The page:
Despite growing inflation concerns and increases in energy prices, businesses investments are up while consumers continue to spend.
Indeed, supply chains remain tight in support of business investments and consumer spending. Despite some softening in the truckload (TL) market, there is no softening in drayage.
There is a slight reprieve on the US West Coast due to COVID lockdowns in several Chinese cities, but US East Coast ports are experiencing backups as shippers diversify their use of ports to lessen their exposure to the US West Coast ports. According to Sea-Intelligence Maritime analysis, Asian imports into the ports at Charleston, Savannah and Virginia increased 16% year over year during the first quarter.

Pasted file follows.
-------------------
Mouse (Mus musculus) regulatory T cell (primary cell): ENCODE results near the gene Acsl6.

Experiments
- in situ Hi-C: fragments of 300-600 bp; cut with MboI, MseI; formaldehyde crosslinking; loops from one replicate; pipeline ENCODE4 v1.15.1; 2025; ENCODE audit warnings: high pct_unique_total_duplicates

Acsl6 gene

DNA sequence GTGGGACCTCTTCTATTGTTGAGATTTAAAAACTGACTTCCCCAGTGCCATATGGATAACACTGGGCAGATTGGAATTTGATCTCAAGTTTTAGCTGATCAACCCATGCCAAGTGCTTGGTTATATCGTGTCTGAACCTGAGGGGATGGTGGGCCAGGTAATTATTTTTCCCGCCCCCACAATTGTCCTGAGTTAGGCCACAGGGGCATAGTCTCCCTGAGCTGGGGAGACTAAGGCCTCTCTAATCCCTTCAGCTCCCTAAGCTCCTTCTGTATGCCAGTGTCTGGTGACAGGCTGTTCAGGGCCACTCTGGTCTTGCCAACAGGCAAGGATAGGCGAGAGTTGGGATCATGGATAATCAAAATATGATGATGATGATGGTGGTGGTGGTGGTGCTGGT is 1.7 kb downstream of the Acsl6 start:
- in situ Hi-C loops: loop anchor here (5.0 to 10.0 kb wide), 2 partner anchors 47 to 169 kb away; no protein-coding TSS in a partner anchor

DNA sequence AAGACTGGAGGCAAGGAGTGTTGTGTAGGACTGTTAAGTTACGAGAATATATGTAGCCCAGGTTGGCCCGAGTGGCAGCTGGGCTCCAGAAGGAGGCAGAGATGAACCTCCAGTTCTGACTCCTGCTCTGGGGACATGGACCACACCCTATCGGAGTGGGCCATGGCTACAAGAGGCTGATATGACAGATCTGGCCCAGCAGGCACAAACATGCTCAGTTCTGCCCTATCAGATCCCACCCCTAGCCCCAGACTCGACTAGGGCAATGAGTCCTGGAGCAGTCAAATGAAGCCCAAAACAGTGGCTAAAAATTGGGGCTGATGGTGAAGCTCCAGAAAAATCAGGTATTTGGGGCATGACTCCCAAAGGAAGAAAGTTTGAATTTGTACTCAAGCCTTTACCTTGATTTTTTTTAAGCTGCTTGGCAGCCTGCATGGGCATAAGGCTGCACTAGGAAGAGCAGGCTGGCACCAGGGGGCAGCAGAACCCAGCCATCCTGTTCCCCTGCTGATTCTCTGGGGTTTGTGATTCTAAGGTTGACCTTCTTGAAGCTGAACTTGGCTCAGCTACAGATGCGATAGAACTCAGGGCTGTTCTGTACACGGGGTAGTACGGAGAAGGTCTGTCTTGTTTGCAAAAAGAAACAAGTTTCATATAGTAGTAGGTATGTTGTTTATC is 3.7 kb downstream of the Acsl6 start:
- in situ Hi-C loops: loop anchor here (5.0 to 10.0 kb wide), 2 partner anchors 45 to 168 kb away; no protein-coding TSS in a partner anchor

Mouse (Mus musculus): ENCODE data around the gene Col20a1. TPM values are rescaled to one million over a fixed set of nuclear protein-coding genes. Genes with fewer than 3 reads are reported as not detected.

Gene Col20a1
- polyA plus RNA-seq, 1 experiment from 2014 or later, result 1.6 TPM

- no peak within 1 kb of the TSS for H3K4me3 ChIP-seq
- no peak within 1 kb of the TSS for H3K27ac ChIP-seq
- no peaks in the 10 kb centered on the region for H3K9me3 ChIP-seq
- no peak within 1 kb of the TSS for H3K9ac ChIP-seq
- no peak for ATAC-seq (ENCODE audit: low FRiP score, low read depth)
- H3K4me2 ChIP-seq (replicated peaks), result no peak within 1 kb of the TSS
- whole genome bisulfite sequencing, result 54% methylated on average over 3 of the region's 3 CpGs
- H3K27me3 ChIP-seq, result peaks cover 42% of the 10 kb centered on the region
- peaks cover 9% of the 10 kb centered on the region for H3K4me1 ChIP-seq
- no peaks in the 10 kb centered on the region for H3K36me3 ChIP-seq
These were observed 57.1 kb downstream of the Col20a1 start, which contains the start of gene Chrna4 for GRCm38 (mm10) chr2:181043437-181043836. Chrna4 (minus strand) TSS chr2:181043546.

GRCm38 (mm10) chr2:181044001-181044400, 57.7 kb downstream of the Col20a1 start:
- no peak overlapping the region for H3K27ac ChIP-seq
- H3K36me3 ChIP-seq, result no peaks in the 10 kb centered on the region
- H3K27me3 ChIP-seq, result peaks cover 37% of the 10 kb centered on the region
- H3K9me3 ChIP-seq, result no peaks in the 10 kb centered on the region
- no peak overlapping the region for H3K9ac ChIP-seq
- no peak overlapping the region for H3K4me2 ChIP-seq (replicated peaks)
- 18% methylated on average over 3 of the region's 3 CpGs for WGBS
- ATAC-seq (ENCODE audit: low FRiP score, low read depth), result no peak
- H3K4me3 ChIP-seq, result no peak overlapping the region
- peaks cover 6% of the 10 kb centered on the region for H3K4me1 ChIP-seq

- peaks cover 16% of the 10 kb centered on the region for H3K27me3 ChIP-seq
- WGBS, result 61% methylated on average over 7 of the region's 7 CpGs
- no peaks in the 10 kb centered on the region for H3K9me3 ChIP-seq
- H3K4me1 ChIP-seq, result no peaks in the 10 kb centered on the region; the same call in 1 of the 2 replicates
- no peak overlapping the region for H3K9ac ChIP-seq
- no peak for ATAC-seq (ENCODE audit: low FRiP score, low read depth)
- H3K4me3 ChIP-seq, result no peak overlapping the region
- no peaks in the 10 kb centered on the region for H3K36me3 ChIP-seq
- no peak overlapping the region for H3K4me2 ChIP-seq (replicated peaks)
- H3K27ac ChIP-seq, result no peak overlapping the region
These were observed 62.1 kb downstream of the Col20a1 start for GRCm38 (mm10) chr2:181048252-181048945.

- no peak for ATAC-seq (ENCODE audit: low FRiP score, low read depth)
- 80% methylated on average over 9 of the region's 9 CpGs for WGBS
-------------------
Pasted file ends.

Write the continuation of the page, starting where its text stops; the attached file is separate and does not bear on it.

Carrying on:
A lot of uncertainty continues in supply chains and costs remain high. As a result, drayage issues will likely continue through the end of the year but perhaps not to the extremes noted in 2021.
Drew Herpich shared his thoughts on where some supply chain issues might originate. Delivery expectations, transportation costs and warehousing space are among the pressure points that are driving these drayage issues.